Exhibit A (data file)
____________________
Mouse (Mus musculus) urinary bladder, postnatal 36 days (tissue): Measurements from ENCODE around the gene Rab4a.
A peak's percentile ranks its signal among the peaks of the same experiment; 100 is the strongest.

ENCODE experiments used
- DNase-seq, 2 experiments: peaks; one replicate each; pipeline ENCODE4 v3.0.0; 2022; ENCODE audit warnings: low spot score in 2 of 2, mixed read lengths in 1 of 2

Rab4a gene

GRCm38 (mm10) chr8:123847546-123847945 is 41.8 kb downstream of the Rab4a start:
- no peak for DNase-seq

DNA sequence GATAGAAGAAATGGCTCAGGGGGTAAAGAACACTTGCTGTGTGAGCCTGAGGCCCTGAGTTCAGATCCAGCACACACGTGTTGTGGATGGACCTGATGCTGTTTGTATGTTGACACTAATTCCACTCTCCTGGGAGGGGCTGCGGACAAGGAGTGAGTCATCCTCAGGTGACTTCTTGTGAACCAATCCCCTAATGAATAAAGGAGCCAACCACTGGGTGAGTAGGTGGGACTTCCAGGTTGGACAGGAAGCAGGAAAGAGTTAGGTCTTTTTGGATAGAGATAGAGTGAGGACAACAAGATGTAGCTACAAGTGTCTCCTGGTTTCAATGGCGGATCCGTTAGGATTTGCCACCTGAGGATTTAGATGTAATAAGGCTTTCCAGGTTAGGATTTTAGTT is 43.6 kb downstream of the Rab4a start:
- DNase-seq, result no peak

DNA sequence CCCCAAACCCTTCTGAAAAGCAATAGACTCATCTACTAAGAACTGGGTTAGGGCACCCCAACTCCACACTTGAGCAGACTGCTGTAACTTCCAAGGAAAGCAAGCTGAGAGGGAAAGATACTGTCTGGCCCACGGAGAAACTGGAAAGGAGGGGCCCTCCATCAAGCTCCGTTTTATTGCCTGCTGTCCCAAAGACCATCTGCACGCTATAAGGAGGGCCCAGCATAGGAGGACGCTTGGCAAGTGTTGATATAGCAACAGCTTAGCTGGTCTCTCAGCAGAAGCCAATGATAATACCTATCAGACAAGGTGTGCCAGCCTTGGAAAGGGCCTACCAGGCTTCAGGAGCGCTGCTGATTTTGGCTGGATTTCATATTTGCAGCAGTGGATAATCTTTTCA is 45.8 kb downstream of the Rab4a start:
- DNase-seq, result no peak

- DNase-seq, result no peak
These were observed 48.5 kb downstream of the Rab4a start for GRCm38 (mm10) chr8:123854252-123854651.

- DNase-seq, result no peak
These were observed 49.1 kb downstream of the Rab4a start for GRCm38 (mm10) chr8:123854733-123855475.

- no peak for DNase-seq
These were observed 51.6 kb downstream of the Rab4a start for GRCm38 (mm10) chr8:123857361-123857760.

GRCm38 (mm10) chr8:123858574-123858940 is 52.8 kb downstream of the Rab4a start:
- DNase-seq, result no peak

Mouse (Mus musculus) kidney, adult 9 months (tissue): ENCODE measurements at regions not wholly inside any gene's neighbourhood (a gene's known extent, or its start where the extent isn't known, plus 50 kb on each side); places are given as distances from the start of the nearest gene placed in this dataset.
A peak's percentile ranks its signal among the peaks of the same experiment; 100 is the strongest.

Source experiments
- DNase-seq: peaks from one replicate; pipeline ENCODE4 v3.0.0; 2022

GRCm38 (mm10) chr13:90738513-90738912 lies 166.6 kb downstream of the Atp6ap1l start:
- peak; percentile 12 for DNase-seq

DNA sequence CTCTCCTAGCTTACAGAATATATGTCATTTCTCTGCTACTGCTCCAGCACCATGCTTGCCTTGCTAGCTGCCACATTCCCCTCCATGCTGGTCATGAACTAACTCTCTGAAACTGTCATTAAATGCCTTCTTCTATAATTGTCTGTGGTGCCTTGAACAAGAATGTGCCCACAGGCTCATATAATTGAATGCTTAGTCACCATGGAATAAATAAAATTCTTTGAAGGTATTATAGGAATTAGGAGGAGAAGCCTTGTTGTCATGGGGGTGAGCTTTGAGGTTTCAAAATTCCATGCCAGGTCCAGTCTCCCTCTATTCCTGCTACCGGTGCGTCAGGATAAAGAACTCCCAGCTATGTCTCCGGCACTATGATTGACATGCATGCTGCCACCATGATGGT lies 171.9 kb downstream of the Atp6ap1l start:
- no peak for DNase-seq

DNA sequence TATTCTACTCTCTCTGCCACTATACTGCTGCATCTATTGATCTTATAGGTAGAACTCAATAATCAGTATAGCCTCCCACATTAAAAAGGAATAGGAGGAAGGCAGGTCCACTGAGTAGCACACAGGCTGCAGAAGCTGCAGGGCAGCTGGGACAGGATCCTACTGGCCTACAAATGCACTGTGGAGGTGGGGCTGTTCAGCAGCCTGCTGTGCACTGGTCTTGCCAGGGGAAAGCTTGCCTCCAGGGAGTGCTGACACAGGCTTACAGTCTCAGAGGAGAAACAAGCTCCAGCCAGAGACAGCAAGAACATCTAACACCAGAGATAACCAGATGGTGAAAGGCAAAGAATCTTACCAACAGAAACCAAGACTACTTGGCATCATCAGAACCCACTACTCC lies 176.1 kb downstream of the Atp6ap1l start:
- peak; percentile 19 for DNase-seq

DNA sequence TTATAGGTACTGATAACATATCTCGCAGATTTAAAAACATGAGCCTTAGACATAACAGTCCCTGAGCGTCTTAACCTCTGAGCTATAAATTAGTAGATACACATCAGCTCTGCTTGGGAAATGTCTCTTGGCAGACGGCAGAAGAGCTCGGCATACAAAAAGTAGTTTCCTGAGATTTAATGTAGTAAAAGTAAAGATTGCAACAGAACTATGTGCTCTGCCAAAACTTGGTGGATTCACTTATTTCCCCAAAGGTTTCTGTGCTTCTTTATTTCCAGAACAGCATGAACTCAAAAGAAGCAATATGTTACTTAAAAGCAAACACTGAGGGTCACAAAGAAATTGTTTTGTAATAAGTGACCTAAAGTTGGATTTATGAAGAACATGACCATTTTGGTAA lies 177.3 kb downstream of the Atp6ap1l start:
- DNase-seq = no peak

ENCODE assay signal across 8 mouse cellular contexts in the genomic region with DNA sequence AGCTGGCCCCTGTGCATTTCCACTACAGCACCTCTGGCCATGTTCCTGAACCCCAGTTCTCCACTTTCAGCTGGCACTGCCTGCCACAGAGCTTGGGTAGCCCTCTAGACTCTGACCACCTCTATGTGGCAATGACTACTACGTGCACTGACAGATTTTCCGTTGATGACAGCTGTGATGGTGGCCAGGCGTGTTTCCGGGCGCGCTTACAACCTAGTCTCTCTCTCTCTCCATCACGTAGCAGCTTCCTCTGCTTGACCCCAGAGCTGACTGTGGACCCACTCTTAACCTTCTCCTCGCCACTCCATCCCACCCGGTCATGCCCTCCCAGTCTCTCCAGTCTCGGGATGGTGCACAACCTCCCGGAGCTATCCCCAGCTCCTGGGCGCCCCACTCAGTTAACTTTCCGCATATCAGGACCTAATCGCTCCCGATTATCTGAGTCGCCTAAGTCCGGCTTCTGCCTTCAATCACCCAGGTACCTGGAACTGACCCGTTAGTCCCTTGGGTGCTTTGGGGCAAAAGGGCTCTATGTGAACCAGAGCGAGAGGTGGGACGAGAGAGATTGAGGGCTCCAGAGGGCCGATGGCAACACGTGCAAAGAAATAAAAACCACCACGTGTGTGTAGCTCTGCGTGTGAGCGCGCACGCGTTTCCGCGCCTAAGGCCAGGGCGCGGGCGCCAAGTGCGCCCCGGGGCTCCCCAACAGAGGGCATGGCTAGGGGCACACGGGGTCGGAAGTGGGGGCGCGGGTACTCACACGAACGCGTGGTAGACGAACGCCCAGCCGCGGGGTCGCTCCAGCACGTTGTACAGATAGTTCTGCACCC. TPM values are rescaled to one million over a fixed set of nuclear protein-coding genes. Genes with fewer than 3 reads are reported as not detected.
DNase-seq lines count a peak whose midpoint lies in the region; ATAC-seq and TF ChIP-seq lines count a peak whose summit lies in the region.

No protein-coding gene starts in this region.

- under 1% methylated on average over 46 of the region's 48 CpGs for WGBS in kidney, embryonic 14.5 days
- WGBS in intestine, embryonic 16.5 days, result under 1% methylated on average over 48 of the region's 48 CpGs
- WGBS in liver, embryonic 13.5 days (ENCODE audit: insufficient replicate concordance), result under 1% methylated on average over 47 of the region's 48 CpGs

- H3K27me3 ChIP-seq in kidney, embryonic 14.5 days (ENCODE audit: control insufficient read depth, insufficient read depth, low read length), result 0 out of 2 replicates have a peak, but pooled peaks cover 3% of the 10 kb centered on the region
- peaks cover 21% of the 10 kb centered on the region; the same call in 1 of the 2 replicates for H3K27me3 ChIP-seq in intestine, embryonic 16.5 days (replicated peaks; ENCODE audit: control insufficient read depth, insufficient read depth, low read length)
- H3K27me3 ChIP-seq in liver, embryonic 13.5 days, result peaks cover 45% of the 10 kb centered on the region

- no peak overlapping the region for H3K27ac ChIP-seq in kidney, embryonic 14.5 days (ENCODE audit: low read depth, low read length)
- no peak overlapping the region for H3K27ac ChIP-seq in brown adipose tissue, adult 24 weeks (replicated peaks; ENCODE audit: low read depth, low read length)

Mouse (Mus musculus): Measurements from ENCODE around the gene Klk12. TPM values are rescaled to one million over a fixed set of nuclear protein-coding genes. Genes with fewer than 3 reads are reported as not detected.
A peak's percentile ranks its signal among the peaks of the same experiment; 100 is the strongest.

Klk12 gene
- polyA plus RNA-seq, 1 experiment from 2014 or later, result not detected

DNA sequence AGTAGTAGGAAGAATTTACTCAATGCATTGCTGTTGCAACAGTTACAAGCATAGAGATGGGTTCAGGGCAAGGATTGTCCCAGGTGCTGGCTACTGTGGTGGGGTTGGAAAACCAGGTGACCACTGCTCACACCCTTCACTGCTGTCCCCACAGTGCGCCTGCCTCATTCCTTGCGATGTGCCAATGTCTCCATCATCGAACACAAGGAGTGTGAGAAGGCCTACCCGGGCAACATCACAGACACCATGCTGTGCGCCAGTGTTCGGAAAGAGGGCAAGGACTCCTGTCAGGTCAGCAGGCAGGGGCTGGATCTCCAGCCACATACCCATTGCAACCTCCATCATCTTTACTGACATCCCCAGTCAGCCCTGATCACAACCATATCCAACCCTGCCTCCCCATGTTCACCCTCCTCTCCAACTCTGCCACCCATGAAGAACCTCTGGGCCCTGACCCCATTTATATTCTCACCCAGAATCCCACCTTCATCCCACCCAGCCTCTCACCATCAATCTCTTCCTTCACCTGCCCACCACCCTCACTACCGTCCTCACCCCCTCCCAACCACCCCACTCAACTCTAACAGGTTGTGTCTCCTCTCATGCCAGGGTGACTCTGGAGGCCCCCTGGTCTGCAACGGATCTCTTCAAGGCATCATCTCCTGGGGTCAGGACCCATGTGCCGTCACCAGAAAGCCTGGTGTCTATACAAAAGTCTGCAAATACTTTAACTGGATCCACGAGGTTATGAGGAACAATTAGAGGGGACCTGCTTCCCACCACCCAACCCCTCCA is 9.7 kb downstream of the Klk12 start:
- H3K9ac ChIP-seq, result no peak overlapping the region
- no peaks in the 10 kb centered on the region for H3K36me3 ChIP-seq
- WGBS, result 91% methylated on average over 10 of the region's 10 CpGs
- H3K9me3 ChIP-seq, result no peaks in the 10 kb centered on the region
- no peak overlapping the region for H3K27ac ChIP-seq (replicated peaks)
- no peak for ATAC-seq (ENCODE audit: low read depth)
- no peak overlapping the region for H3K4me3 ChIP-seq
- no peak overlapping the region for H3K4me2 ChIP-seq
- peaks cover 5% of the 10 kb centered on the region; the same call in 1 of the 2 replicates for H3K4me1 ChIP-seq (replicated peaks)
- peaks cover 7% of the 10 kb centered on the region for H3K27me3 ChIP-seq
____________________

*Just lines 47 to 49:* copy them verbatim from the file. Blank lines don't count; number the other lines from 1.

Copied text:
DNA sequence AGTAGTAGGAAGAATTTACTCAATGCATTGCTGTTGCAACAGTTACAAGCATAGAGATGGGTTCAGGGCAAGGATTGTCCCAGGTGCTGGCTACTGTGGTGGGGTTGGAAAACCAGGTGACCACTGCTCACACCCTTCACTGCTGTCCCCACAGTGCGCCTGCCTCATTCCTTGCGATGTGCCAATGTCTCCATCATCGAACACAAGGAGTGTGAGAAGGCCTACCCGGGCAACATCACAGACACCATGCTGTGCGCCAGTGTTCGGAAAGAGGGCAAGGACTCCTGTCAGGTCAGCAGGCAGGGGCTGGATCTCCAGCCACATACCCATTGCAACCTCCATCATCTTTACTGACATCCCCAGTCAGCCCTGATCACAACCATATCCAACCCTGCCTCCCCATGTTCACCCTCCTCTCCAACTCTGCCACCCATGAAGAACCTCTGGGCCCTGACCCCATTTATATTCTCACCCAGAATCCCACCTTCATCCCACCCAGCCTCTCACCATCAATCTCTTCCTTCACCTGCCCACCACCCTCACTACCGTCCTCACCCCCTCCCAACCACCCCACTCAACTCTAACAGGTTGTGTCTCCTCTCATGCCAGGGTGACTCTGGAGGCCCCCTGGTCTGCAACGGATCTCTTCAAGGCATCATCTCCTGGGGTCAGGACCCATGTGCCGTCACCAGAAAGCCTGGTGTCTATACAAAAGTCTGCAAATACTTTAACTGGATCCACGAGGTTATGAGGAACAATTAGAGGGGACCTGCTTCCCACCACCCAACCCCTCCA is 9.7 kb downstream of the Klk12 start:
- H3K9ac ChIP-seq, result no peak overlapping the region
- no peaks in the 10 kb centered on the region for H3K36me3 ChIP-seq